Today in LGBT History – May 24

Republicans challengingTrump have the substance and consistency of a puddle of semi-coagulated non-flavored gelatin!—Warren Blumenfeld

Learning our history IS resistance! Thanks for taking this journey with me. Now go write your story!

Today in LGBT History – May 24

1610 – The Virginia Colony passes the first anti-sodomy law of the American colonial period.

1919, Germany – First feature film, “Ander Als die Andern/Different from the Others,” is screened for members of the press at the Apollo Theater in Berlin. The film is about a romantic relationship between two men and intended to educate viewers of the hardships faced by homosexuals under Germany’s recently enacted anti-sodomy laws. It starred Conrad Veidtand Reinhold Schünzel. It was co-written by Richard Oswald and Dr. Magnus Hirschfeld(14 May 1868 – 14 May 1935)who also had a small part in the film and partially funded the production through his Institute for Sexual Science, with the aim of presenting the story as a polemic against the then-current laws under Germany’s Paragraph 175, which made homosexuality a criminal offense. The film was banned across Germany in 1920.

1953 – A Mattachine Foundation circular estimates total membership in the society at over 2,000. There are almost 100 different discussion groups meeting in California from San Diego to the Bay Area.

1974 – From the USSR comes a rare public acknowledgment of the country’s repressive policies against gay men and lesbians. American news services report that noted film director Sergei Paradzhanov (January 9, 1924 – July 20, 1990)has been given six years’ hard labor for crimes including “partial homosexuality” and “incitement to suicide.” In 1948 he was convicted of homosexual acts (which were illegal at the time in the Soviet Union) with a MGB officer named Nikolai Mikava in Tbilisi. He was sentenced to five years in prison, but was released under an amnesty after three months. He is one of all estimated 1,000 persons arrested each year on charges related to homosexuality.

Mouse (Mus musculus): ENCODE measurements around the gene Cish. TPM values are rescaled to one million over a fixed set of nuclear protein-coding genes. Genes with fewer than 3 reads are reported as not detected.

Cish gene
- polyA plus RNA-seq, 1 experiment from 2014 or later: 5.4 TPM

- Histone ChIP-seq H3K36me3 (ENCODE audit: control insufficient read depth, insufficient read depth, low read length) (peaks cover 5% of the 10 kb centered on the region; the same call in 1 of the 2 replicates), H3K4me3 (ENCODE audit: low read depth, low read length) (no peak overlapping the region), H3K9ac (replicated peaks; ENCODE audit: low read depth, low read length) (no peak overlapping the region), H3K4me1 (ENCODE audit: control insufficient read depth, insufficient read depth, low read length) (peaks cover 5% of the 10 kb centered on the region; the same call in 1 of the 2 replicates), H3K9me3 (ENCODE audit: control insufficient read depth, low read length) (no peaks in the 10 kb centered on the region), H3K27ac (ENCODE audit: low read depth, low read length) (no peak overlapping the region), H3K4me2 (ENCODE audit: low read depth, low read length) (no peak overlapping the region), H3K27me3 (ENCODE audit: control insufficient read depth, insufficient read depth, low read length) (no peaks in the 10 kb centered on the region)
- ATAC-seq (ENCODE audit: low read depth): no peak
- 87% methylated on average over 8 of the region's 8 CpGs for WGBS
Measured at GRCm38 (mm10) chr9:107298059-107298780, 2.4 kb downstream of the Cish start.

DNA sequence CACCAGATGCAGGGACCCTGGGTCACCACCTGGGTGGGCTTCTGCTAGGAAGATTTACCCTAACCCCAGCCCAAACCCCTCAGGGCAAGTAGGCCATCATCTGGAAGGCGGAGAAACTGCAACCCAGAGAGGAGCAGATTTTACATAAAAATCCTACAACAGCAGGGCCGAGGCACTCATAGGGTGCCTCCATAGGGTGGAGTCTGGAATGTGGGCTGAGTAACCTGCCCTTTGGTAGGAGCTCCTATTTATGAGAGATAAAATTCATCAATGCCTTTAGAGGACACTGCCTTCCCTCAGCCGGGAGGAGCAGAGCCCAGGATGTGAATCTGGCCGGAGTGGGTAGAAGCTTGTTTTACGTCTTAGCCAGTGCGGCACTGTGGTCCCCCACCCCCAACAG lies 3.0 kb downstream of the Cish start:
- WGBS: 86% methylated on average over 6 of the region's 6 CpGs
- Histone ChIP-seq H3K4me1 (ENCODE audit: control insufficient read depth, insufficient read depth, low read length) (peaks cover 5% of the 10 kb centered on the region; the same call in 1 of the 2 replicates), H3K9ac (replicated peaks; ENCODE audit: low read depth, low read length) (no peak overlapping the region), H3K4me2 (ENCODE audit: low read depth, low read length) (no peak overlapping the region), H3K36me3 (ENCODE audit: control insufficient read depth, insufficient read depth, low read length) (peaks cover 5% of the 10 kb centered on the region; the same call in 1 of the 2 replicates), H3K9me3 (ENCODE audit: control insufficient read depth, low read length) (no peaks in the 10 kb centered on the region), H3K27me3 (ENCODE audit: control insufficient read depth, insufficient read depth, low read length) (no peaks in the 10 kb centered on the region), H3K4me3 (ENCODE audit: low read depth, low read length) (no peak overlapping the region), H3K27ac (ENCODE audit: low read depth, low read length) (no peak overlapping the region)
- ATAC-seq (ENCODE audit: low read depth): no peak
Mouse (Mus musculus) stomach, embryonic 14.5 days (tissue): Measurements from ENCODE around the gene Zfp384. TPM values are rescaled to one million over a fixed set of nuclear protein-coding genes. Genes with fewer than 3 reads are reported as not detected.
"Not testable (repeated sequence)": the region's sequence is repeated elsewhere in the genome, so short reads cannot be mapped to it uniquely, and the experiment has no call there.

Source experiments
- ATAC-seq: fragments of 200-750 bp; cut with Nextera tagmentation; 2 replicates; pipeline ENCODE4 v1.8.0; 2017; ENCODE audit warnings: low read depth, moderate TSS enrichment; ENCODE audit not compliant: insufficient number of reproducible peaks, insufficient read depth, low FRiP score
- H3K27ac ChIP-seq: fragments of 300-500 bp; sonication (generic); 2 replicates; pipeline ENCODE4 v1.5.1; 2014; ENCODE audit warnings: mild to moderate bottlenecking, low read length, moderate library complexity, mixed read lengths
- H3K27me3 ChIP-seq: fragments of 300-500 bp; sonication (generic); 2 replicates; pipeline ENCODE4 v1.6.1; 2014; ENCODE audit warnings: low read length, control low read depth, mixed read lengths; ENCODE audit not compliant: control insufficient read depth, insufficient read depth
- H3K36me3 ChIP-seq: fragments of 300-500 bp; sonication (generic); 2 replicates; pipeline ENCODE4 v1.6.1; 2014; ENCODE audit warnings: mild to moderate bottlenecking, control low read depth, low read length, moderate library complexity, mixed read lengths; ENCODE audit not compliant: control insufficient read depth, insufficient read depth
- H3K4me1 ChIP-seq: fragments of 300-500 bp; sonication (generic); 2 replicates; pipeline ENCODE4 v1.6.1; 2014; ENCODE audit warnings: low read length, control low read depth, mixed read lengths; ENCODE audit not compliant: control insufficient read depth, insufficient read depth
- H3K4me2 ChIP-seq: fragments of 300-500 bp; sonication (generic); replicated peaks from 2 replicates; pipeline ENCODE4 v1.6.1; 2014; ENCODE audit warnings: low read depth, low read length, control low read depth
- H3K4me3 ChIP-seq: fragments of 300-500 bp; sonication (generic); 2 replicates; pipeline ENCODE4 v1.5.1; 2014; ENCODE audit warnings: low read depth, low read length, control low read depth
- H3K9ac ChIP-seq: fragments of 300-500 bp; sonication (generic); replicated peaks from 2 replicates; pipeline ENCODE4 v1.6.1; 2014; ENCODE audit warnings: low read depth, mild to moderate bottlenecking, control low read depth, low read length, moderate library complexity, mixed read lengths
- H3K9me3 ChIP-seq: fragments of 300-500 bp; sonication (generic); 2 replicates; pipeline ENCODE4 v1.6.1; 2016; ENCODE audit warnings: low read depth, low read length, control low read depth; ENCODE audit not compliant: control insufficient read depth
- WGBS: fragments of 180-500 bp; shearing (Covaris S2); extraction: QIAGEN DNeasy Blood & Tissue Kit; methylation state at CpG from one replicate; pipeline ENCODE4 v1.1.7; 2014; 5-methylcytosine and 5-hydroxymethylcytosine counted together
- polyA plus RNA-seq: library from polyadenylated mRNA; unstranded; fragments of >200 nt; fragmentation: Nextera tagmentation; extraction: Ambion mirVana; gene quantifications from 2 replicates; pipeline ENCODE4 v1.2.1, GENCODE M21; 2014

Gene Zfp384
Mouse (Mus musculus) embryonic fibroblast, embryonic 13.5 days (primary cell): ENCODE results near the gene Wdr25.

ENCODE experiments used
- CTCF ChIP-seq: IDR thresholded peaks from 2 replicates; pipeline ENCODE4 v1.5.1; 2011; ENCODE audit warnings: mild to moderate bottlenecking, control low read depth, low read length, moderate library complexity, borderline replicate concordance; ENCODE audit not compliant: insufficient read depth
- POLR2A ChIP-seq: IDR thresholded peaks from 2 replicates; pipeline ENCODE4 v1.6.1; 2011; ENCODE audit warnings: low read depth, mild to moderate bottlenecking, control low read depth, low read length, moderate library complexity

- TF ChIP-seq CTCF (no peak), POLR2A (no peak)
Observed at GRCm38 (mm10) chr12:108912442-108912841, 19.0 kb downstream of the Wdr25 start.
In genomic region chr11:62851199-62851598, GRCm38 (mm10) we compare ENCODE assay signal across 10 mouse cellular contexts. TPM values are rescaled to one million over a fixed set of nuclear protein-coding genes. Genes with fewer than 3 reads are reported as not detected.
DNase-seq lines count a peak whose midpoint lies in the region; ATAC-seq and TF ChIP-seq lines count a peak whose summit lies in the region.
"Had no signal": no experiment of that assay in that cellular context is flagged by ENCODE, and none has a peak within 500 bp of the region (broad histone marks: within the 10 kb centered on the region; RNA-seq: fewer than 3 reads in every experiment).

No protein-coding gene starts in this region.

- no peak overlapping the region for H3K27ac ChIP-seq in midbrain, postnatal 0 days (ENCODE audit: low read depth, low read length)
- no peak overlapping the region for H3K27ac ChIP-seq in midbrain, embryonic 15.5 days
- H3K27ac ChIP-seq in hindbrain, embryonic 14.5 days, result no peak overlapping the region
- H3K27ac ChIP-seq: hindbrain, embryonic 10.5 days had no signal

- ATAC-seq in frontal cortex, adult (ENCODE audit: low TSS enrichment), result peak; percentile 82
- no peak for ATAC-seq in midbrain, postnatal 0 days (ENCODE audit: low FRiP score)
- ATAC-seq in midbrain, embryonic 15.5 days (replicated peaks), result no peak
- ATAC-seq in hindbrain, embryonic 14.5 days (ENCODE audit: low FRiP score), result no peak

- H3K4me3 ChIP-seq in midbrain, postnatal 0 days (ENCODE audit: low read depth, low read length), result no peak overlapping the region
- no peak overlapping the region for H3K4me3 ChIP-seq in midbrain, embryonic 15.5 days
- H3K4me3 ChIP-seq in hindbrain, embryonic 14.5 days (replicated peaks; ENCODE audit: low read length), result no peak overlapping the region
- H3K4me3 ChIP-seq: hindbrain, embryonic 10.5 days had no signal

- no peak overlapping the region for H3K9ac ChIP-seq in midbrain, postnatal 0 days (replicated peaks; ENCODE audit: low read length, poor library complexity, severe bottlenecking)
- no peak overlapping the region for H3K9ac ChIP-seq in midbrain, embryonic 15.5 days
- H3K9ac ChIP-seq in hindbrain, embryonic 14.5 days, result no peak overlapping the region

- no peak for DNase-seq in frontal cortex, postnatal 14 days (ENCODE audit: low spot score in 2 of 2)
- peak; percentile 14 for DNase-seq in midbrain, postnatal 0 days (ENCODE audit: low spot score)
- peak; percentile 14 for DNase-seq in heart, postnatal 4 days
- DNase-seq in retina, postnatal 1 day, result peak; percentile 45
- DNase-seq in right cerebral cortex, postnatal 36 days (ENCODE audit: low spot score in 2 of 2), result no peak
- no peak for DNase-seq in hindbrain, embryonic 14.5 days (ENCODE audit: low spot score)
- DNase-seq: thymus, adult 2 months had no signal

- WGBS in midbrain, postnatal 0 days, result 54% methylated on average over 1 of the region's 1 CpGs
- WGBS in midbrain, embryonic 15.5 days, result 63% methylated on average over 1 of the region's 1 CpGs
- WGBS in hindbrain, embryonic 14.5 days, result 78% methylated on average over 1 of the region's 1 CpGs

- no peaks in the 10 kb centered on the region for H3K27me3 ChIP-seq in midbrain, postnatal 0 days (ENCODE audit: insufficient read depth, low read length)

1976 – Tales of the Citycolumn by Armistead Maupin (born May 13, 1944) first appears in the San Francisco Chronicle. The stories become the play and the book; It is among the first fiction works to address a disease that initially affected gay men (it would later be identified as AIDS), and feature many minority characters and homosexual relationships.

1988, UK – Section 28 is enacted. It states that local authorities “shall not intentionally promote homosexuality or publish material with the intention of promoting homosexuality,” or teach of the acceptance “of homosexuality as a pretended family relationship.” It was repealed on June 21, 2000 in Scotland by the Ethical Standards in Public Life etc. (Scotland) Act 2000, one of the first pieces of legislation enacted by the new Scottish Parliament, and on November 18, 2003 in the rest of the United Kingdom by section 122 of the Local Government Act 2003.

1993 – Open lesbian Roberta Achtenberg (born July 20, 1950) becomes Assistant Secretary of the U.S. Department of Housing and Urban Development(HUD). She is the first openly lesbianor gaypublic official in the United States whose appointment to a federal position was confirmed by the United States Senate.

Stand up, speak out, share your story!




(Historical information obtained from a variety of sources including QUIST at,, Lavender Effect,, Arron’s Gay Info, All Things Queer, RS Levinson, Amara Das Wilhelm,, Safe Schools Coalition, and/or Wikipedia. If you wish to edit an item or add an item, please send an email to me at Thanks!)

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